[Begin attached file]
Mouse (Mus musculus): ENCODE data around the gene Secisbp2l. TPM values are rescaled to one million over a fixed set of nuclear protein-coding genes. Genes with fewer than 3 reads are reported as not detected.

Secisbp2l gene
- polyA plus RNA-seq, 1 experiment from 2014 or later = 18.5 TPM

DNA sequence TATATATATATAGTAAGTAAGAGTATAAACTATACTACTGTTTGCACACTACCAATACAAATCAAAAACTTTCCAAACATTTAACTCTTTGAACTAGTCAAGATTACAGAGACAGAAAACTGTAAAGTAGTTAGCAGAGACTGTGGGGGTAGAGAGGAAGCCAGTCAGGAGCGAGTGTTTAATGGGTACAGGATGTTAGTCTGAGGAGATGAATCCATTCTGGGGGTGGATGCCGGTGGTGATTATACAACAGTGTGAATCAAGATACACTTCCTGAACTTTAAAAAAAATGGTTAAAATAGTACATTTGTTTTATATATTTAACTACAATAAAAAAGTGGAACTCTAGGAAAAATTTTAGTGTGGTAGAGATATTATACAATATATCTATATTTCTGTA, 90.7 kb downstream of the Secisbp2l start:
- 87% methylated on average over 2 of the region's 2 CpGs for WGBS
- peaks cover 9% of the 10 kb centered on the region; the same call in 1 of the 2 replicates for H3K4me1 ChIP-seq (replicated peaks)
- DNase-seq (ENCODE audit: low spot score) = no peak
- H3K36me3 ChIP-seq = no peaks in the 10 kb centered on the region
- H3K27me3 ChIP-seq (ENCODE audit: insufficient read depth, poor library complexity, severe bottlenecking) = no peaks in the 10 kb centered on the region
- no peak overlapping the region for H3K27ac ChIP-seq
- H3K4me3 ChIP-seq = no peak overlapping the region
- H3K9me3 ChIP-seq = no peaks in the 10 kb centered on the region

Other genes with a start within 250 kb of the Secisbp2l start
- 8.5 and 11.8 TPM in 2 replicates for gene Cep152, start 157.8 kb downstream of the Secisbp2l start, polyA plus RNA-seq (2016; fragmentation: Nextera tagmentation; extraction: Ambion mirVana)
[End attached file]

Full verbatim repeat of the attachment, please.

Mouse (Mus musculus): ENCODE data around the gene Secisbp2l. TPM values are rescaled to one million over a fixed set of nuclear protein-coding genes. Genes with fewer than 3 reads are reported as not detected.

Secisbp2l gene
- polyA plus RNA-seq, 1 experiment from 2014 or later = 18.5 TPM

DNA sequence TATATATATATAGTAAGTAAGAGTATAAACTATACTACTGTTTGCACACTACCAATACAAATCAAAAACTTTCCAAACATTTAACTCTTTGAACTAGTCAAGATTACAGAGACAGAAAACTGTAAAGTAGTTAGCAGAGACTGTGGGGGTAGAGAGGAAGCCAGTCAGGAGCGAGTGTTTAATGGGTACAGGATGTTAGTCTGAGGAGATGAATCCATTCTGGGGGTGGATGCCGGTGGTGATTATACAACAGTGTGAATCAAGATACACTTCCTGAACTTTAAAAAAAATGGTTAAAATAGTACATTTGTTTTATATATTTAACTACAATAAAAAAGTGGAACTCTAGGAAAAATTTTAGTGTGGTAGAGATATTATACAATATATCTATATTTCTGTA, 90.7 kb downstream of the Secisbp2l start:
- 87% methylated on average over 2 of the region's 2 CpGs for WGBS
- peaks cover 9% of the 10 kb centered on the region; the same call in 1 of the 2 replicates for H3K4me1 ChIP-seq (replicated peaks)
- DNase-seq (ENCODE audit: low spot score) = no peak
- H3K36me3 ChIP-seq = no peaks in the 10 kb centered on the region
- H3K27me3 ChIP-seq (ENCODE audit: insufficient read depth, poor library complexity, severe bottlenecking) = no peaks in the 10 kb centered on the region
- no peak overlapping the region for H3K27ac ChIP-seq
- H3K4me3 ChIP-seq = no peak overlapping the region
- H3K9me3 ChIP-seq = no peaks in the 10 kb centered on the region

Other genes with a start within 250 kb of the Secisbp2l start
- 8.5 and 11.8 TPM in 2 replicates for gene Cep152, start 157.8 kb downstream of the Secisbp2l start, polyA plus RNA-seq (2016; fragmentation: Nextera tagmentation; extraction: Ambion mirVana)